5 Westerners Who Stayed in Russia Despite the Ukraine War

After the Russian invasion of Ukraine last year, hundreds of thousands — perhaps more than a million — people left Russia. Although there is no data on how many of those people were foreigners, certainly many foreign citizens left Russia either at the insistence of their employers or on their own initiative. Many Western embassies advised their citizens to leave immediately, warning of the risks of staying. 

The Moscow Times spoke to five foreigners who stayed. They are all living in various parts of Russia, have been living in Russia for a long time — and have no plans to leave in the near future.

True to his roots

Anselme Fayolle came to Moscow from France in 2008 to study Russian. He had no plans to stay at first, but he has been living here and working as a teacher of French at an international language school ever since. 

Before coming to Russia, he knew more about the U.S.S.R. and only that Russia was the largest country in the world. He was surprised that Russians say what they think. “It can be unpleasant. But I liked this directness,” Anselme said.

Anselme loves to travel around Russia — even by hitchhiking. His favorite places are Lake Baikal and the cities of Vladivostok, Murmansk, Krasnoyarsk, and St. Petersburg. He also likes the Caucasus and Dagestan. “Most Russians like the French, and I’ve never had problems with my nationality,” Anselme told The Moscow Times.

A lot of his friends left Russia in 2022. Anselme is not going to return to France, but he does not exclude the possibility of relocation to other country, including his homeland. But for now he is staying in Russia. He lost some of his French students in 2022, but he has a lot of work again.

“I like France and Russia for different reasons. Russia has certainly influenced me, but I am still French,” Anselme said.

An aspiring Swiss Cossack

 Courtesy of Benjamin Forster
Courtesy of Benjamin Forster

Benjamin Forster is from Switzerland. Since 2015 he has been living in Pereslavl-Zalessky, a small town a few hours’ drive from Moscow. He learned about the town from his Russian friends and the book “Taras Bulba” by Nikolai Gogol; now he likes to say he has a Cossack soul.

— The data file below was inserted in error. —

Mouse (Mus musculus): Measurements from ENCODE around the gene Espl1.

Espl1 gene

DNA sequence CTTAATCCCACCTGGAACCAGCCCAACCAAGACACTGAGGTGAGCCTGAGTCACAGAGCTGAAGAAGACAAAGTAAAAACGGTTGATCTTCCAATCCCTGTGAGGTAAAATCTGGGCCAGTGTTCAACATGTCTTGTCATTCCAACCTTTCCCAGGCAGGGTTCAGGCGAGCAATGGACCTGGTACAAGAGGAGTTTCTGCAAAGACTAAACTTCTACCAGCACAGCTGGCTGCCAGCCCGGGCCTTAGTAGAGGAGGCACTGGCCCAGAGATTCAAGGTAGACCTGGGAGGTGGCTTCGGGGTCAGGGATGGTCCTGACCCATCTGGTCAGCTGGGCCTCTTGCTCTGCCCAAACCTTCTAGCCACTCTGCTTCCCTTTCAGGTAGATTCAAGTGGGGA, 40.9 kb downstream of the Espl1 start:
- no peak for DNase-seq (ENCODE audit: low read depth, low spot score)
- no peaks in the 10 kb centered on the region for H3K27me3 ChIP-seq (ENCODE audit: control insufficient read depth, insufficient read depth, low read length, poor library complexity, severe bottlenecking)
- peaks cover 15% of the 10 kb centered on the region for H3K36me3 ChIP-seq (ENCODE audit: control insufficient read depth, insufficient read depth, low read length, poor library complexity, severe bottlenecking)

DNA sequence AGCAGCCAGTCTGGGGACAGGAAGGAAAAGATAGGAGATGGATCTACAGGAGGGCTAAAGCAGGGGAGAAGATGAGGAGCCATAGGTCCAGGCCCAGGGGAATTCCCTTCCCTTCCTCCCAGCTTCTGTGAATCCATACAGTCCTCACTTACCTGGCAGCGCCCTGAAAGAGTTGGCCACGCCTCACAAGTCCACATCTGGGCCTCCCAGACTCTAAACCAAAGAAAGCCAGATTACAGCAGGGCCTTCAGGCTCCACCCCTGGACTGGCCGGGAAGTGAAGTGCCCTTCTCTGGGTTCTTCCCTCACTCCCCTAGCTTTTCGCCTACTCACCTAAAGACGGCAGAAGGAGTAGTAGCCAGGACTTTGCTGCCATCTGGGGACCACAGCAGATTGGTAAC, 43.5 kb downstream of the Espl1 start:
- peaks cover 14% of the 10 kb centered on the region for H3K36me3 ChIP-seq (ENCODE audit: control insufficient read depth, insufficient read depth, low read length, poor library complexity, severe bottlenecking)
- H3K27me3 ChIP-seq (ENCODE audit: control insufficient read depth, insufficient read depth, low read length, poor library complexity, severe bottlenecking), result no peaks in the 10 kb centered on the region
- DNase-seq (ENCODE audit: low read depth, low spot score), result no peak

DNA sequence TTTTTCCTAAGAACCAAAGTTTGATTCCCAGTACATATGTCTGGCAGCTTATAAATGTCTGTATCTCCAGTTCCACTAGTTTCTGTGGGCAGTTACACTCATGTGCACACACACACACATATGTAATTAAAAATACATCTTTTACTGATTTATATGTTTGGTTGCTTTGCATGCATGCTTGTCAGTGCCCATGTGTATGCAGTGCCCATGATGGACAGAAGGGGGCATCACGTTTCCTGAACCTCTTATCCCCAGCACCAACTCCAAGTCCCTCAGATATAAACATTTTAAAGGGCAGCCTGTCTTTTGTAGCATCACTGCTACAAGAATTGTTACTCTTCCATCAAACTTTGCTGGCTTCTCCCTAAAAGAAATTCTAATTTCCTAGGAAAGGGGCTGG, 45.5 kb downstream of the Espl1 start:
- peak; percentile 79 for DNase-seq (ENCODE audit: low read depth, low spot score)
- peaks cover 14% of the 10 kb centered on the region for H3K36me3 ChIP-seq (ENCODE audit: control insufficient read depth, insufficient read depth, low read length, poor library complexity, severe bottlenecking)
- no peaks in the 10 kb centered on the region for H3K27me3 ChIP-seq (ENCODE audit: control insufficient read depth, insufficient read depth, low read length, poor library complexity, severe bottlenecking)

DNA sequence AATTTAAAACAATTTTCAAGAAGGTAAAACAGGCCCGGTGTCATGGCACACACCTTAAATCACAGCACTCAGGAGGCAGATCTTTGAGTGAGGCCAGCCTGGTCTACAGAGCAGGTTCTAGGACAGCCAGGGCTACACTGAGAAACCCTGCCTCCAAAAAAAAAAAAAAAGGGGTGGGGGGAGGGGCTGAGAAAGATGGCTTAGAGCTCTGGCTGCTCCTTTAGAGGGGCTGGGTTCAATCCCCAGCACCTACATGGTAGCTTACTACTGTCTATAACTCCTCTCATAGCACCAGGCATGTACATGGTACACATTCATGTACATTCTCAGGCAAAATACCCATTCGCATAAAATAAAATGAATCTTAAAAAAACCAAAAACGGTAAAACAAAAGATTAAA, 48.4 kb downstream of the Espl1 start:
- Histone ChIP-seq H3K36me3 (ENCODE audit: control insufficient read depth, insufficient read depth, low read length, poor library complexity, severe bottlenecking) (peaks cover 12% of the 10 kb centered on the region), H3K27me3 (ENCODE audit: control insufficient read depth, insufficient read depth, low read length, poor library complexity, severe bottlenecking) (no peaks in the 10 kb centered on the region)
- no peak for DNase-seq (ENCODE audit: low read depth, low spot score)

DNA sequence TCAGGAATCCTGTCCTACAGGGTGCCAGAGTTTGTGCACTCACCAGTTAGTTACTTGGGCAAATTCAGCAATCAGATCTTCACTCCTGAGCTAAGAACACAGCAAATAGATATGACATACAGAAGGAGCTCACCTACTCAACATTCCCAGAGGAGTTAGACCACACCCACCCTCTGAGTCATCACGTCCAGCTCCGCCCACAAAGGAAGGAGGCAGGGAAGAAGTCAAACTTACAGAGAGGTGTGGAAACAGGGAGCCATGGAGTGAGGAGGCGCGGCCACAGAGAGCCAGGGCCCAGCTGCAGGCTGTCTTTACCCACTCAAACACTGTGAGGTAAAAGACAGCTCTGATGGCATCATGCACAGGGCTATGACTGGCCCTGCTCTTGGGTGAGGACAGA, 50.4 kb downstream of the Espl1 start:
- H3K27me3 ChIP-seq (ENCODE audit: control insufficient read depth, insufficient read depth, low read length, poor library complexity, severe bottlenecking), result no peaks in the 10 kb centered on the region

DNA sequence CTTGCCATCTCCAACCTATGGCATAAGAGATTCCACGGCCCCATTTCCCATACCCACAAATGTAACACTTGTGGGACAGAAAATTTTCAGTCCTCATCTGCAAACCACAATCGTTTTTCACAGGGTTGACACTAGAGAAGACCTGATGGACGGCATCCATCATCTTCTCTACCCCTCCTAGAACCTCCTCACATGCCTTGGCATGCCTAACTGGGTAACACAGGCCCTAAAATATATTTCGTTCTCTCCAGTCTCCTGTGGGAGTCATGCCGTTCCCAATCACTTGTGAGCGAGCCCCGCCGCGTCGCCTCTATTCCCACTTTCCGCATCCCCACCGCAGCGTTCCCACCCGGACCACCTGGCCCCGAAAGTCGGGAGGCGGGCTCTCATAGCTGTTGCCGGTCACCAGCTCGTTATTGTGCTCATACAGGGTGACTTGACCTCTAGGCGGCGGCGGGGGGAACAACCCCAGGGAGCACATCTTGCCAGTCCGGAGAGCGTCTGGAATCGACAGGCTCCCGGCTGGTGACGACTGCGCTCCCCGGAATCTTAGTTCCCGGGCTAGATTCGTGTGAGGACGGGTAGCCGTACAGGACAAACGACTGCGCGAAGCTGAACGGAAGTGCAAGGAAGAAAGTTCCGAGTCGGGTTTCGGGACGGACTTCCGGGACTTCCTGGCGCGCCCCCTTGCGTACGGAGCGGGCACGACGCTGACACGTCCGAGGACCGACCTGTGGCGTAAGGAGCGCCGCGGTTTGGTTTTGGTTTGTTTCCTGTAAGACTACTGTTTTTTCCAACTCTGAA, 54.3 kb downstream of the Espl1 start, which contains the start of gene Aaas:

For 12 years Benjamin has been practicing organic beekeeping, and he continued his business in Pereslavl-Zalessky. “There is a stereotype in Switzerland that Russia is a third-world country, but it is not so,” he said. “My father said that he could sense how much I liked living in Russia, and he was glad. He was not surprised when I decided to stay here.”

Benjamin said that almost nothing changed in his life in 2022, except that visiting home has become more complicated. He used to visit Switzerland once a year, but now without a direct flight it is a long and complicated trip. He has to take a bus from St. Petersburg to Tallinn, and from there fly to Zurich. Another problem has been accessing money. But besides his beekeeping business, he also conducts Russian-language guided tours of his apiary. Since 2022, many Russians have begun to travel around Russia more often, and as a result, there is more demand for his guided tours.

“Russia is my home. I like the culture, mentality, and freedom. Here I have a house and a family. I am not against Switzerland, but I prefer to live here. I always joke that I was just born in the wrong country; the stork got confused and took me to the wrong place,” Benjamin said.

 Courtesy of Craig Ashton
Courtesy of Craig Ashton

An Englishman with a Russian soul

Craig Ashton is from Great Britain. He studied Russian at the University of Exeter and came to Russia for the first time in 2002 with a group of students. He fell in love with St. Petersburg and wanted to live there.